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Fishing in Ireland, salmon fishing

Green instead of silver

It has been quiet all week. Work has taken me up to Belfast and then hours in front of the computer screen, severely curtailing my fishing. Late August and that nagging sense that another season is slipping away from me pervades my thoughts. Ben had some success on Lough Innagh but I couldn’t make that trip so I was itching to get out and do some salmon fishing. Conditions were not great though on Saturday and we settled for a morning on the Cashel River.

This is unusual fishing as we troll a slow section of a river. I baled the 17 footer and we loaded up before driving under the bridge and up river. Baits we left streaming out behind us and we settled into the day, ignoring the mist which left everything damp to the touch. Rapalas were the first lures we tried, a rather natty silver lad with a red tail on the end hook on one rod while I tried my favourite orange and gold floater.

We were soon in action, one rod giving a good solid thump as something fishy grabbed the Rapala as we rounded a bend. It was soon obvious this was no salmon as a small Pike thrashed on top of the water.

The river is full of these pests. Some days it can be a case of a Pike every few minutes and we can only guess at the huge toll of salmon smolts this infestation takes every season. We boated a few more on Saturday but none of any great size.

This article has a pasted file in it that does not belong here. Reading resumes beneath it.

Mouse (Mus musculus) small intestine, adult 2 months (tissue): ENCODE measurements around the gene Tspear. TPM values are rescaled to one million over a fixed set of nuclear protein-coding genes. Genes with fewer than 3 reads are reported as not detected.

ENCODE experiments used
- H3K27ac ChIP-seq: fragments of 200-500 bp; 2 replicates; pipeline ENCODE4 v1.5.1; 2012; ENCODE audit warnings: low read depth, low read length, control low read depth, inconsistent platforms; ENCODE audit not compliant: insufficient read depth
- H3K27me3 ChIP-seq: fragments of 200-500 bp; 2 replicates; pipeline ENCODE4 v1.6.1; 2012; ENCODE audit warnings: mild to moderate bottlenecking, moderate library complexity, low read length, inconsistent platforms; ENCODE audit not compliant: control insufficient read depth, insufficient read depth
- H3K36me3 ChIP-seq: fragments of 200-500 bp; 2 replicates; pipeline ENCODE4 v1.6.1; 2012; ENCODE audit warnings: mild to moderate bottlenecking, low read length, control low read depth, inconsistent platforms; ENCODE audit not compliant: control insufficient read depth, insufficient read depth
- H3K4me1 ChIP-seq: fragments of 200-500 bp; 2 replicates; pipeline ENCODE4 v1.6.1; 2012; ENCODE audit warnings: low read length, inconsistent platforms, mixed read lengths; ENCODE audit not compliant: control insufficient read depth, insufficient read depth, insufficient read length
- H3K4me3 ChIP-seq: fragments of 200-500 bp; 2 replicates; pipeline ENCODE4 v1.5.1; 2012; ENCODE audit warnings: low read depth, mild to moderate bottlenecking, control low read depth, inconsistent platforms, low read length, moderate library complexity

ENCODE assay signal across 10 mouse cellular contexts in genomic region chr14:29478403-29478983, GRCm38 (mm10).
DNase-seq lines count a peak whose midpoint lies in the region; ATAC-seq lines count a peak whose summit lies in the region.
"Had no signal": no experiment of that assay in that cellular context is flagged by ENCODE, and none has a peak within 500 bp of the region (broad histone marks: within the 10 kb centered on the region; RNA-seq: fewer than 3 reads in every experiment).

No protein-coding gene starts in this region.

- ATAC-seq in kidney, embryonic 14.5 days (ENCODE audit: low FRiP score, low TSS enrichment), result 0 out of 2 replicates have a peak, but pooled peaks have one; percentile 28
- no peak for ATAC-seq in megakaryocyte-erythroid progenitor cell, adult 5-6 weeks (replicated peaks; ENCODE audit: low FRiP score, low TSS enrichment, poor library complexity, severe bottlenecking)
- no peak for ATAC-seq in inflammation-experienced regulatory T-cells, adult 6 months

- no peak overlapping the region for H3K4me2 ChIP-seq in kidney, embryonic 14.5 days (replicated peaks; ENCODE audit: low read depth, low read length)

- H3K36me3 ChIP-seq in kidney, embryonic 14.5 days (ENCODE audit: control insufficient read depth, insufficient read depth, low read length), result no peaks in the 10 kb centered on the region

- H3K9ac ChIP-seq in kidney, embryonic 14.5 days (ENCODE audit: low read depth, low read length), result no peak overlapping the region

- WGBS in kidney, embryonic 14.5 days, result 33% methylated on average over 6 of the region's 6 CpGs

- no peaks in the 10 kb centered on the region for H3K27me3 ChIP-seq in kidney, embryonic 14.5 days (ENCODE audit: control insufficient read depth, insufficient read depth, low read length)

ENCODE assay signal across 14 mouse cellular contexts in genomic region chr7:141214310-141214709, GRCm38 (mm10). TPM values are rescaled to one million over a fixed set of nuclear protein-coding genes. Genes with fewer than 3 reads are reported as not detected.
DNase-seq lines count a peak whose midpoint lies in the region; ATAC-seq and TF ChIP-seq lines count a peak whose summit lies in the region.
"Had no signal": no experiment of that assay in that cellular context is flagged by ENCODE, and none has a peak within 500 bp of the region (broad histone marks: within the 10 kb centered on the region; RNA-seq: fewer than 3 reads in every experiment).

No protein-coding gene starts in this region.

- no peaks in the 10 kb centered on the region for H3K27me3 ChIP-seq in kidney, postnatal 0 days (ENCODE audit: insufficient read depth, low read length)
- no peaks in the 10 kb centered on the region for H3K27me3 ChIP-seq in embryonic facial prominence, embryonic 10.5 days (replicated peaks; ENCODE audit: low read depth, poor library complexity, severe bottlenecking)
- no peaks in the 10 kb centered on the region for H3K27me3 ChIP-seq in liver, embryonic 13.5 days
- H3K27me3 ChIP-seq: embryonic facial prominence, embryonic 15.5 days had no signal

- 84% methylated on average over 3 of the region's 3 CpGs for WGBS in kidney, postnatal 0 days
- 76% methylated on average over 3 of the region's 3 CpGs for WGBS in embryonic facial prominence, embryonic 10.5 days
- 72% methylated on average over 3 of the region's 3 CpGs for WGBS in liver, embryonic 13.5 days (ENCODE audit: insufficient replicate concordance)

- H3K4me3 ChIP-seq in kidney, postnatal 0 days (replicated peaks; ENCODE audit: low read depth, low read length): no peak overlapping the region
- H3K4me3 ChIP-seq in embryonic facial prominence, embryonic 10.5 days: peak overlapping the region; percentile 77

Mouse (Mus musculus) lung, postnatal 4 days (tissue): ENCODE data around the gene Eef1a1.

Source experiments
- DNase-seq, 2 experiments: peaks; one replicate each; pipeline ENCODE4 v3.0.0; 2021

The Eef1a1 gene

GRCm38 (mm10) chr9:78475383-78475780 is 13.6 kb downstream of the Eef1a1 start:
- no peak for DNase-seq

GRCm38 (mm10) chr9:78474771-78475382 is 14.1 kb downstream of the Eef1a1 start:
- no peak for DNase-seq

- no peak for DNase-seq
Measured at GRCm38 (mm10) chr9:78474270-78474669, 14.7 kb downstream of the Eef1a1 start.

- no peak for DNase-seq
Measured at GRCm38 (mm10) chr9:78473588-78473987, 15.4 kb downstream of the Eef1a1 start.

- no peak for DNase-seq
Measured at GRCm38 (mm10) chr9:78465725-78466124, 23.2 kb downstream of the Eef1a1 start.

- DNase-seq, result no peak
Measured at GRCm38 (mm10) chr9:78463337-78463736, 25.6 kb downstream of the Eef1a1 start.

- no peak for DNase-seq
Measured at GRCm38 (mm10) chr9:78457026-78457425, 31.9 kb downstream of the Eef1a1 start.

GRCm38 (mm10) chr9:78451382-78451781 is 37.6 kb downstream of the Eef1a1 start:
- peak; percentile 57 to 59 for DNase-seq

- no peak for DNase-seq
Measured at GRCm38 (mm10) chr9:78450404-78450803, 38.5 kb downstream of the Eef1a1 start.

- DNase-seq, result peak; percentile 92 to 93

We kept this one and then resumed fishing. The weeds were very thick and the lures became snagged occasionally. Even the engine fouled sometimes in the weedbeds, necessitating  a stop to clear the propeller.

You can see from the photographs why we troll this river. The banks are heavily overgrown and access is virtually nil. Fly fishing is not an option with the slow, deep water and no room for a back cast due to the trees and bushes.

We fished as far upstream as was possible before the weed became too heavy and we retreated back downstream. Under the bridge again we fished all the way down to Lough Cullen.

I used the quiet time to fix a damaged plug. This old lure had received some damage from pike earlier this year and the hooks were in poor shape.

The loop for attaching the line was out of alignment, causing the plug to swim on its side. Some delicate work with a pliers sorted that problem and the lure was returned to the box for another day.

Around 2 pm we called it a day. Half-a-dozen pike was all we could manage between us and not even a sight of a salmon. Maybe next week……………